School Board members meet with Obama’s education advisor

WASHINGTON, DC – Achieve a budget compromise that will spare children from damaging reductions in special education and Title funding for at-risk students was the message delivered to Congress and the White House by Kent County board members in meetings on Capitol Hill.

Carol Hillman and Laura Featherston pictured fifth and sixth from left.

Carol Hillman and Laura Featherston pictured fifth and sixth from left.

School board members from across Kent County joined with their colleagues from around the nation in the recent National School Board Association Federal Relations Network to encourage Congress to avoid across-the-board reductions in domestic spending under the sequestration of funds scheduled in March under the Budget Control Act.

Kent School Board members met with Roberto Rodriguez, education advisor to President Obama, in the Executive Office Building, to ask for education to be spared during upcoming budget negotiations. They also recommended the Elementary and Secondary Education Act to be reauthorized with growth models and multiple measures of student achievement instead of reliance on a single test to assess performance as required under No Child Left Behind.

A similar message was conveyed to Speaker John Boehner’s office and to staff members of Reps. Justin Amash and Tim Walberg, Michigan’s only member on the House Education and Labor Committee.

Kent County school board members attending the conference were Tony Baker, Senita Lenear and Wendy Falb of Grand Rapids Public Schools; Brian Ellis of East Grand Rapids Public Schools; Joe Marckini of Cedar Springs Public Schools; Crystal Reidzans of Kelloggsville Public Schools; Laurie Kuna of Lowell Public Schools; Carol Hillman and Laura Featherston of Rockford Public Schools; Cindy Ordway and Dave Smith of Thornapple Public Schools; and Andrea Haidle and Steve Zinger of Kent ISD.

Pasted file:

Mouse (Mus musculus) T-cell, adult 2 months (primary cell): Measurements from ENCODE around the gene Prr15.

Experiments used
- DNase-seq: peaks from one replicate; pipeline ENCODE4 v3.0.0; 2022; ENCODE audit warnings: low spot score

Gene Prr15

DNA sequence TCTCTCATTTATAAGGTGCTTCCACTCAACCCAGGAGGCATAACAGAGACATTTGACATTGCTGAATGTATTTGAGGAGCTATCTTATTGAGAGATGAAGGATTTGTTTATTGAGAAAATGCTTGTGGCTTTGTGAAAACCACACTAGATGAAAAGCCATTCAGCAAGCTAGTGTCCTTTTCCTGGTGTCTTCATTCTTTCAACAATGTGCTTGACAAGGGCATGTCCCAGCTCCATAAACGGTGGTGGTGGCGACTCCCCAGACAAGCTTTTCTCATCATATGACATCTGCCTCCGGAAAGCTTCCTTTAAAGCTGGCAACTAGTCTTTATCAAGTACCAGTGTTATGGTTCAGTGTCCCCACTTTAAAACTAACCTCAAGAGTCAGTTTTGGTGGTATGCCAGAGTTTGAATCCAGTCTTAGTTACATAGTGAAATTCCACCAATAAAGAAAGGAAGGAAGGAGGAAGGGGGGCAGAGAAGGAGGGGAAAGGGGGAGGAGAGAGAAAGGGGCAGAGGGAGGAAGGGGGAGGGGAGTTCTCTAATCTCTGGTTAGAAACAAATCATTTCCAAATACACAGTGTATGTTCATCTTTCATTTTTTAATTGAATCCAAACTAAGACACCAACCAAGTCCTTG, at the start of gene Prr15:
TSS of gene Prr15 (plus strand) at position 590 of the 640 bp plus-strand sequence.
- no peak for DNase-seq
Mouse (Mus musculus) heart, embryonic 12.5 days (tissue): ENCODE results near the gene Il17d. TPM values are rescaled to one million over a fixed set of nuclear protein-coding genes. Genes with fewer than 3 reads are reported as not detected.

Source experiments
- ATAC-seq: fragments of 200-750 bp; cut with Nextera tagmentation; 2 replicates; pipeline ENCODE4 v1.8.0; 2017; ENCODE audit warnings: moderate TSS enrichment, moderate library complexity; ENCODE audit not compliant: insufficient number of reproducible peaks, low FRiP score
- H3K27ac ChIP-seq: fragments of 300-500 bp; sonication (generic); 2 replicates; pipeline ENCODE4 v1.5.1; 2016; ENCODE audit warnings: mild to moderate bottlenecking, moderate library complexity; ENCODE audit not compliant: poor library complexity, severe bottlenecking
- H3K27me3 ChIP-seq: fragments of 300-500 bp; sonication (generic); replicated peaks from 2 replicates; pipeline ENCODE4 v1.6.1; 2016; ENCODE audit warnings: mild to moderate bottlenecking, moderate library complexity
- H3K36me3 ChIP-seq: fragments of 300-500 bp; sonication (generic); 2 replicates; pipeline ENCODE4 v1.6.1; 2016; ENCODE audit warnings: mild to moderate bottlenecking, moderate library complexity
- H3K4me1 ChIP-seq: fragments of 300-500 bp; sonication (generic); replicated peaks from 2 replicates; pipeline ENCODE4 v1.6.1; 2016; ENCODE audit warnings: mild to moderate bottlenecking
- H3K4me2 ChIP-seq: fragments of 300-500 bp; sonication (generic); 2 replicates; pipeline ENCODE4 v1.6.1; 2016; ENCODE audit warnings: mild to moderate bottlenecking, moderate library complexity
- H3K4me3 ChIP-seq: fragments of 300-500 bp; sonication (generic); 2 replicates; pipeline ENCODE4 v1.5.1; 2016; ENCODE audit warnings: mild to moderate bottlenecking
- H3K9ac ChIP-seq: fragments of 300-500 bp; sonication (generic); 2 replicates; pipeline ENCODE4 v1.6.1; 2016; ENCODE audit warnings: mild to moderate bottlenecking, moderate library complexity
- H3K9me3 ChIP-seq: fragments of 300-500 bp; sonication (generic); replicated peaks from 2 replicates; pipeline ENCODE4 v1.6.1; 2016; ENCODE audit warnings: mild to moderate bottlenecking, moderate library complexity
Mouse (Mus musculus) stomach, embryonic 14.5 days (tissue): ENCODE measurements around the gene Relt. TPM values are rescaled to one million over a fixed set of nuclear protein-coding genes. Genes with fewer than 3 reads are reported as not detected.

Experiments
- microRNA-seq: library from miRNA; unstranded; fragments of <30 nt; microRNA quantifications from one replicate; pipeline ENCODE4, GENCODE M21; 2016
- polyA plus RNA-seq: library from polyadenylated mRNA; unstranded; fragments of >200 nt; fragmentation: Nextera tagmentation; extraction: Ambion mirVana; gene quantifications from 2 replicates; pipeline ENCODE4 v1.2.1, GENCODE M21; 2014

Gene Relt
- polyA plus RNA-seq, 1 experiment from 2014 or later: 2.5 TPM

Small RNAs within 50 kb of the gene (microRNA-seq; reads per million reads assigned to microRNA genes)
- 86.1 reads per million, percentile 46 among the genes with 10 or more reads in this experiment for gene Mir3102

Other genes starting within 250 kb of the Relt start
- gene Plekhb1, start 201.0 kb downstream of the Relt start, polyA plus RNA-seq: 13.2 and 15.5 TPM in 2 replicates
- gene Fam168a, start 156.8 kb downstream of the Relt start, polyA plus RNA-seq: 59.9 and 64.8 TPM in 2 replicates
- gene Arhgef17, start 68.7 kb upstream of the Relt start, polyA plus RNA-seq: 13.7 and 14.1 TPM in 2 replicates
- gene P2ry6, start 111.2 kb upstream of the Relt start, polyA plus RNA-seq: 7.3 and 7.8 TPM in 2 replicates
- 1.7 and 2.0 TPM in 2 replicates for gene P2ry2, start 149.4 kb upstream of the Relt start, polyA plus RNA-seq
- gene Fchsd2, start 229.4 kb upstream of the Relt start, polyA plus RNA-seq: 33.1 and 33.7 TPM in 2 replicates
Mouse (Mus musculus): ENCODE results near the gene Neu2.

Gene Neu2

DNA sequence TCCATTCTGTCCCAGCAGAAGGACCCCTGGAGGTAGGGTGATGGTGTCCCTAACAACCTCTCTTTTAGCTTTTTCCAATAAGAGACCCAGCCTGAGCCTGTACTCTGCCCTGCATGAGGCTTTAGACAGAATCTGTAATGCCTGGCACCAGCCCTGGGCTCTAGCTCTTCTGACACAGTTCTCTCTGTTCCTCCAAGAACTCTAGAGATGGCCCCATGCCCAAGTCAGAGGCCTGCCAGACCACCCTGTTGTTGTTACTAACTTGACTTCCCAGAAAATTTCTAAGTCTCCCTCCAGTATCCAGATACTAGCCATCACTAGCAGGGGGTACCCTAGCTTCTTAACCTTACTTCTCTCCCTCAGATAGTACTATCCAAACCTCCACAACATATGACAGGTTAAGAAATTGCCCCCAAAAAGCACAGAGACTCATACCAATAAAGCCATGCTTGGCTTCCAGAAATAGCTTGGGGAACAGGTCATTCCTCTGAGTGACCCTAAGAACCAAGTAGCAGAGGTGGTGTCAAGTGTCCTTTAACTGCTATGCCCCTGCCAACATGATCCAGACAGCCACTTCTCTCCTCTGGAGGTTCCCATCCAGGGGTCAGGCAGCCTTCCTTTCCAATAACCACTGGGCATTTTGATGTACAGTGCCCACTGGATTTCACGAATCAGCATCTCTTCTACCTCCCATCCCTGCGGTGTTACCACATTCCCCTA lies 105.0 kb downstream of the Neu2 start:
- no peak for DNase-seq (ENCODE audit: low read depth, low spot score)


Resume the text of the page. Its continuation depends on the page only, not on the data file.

Zinger, who serves as president of the Michigan Association of School Boards, said it is important for Congress to hear directly from their constituents. “With the looming reductions in school funding through the Budget Control Act and the urgent need to reauthorize ESEA, it is essential local school board members express their concerns,” Zinger said. “Every other group is advocating for their issues and we would be letting our children down if we didn’t let our Congress members know how important these programs are for students.”

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